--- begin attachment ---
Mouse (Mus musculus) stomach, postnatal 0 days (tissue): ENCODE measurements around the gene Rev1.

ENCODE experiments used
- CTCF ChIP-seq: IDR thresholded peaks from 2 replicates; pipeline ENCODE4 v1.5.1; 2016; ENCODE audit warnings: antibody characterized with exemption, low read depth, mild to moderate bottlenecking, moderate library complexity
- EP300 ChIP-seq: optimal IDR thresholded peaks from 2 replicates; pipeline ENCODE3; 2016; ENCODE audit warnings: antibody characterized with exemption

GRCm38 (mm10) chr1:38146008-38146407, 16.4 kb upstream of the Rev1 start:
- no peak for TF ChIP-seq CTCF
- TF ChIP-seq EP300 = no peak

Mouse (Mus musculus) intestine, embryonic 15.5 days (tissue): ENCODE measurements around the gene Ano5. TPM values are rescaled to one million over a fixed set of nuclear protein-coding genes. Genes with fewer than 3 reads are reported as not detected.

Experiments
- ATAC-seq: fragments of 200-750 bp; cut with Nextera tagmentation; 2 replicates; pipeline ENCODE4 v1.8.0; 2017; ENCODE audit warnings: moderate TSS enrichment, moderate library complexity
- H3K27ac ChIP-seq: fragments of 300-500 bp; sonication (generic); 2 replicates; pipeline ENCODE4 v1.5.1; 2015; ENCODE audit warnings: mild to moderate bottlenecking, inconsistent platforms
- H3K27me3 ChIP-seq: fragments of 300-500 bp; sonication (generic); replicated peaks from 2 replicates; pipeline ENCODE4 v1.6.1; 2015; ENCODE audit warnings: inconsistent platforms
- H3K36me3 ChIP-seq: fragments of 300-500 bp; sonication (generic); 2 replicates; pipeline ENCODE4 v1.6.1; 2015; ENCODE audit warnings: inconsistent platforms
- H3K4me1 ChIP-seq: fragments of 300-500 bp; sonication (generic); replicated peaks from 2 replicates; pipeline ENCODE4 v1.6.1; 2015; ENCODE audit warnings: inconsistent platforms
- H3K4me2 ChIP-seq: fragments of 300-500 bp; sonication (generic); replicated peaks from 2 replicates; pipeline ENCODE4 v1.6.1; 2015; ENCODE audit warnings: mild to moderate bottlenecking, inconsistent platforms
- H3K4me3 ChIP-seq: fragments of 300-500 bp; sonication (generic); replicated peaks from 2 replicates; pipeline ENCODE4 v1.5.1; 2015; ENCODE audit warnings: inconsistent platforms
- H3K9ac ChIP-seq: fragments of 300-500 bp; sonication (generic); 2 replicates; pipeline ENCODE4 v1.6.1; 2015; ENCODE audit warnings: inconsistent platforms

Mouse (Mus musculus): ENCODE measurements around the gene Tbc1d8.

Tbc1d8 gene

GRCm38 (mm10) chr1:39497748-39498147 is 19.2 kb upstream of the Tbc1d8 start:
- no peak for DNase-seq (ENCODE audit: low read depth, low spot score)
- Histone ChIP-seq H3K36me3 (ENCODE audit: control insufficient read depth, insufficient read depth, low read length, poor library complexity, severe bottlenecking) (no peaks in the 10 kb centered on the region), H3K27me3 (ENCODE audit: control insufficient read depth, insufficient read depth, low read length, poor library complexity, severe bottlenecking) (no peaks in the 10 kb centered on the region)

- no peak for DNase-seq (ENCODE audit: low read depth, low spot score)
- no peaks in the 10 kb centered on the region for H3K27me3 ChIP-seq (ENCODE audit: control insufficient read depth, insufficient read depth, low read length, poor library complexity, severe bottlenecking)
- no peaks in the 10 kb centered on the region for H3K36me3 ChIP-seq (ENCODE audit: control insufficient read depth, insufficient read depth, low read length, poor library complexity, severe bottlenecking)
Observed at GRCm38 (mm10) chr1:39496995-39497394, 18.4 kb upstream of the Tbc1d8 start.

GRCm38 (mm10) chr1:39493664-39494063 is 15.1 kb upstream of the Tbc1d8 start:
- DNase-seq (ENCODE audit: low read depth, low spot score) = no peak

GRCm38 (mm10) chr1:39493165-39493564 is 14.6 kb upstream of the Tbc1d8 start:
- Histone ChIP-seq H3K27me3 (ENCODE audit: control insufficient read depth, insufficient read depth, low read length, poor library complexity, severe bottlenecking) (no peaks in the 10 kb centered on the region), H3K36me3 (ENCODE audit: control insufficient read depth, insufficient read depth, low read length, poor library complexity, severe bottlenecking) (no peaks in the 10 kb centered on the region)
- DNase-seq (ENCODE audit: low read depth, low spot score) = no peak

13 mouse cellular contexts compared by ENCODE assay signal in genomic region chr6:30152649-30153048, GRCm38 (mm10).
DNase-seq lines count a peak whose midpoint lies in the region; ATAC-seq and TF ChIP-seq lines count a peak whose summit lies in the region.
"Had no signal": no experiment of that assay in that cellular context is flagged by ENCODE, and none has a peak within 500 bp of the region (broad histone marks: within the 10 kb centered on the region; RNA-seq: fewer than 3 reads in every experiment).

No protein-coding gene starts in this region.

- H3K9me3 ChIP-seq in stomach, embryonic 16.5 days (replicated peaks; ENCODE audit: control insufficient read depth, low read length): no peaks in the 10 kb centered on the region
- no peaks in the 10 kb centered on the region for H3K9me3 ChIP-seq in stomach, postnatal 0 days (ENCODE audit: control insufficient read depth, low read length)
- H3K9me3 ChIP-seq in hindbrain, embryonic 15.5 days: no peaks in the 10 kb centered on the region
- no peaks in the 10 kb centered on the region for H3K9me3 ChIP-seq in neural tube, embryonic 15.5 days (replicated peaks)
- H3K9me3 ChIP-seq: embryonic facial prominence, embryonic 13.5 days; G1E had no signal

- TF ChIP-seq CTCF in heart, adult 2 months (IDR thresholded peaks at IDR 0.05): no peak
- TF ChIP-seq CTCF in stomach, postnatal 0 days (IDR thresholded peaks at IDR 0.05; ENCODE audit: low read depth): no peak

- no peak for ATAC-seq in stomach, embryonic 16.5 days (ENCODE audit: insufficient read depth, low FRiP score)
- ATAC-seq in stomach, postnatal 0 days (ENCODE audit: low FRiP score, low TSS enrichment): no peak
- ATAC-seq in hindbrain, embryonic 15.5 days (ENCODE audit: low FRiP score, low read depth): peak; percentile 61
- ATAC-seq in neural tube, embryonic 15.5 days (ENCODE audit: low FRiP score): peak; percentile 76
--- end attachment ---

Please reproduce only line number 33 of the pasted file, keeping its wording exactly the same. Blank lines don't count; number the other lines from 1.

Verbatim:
DNase-seq lines count a peak whose midpoint lies in the region; ATAC-seq and TF ChIP-seq lines count a peak whose summit lies in the region.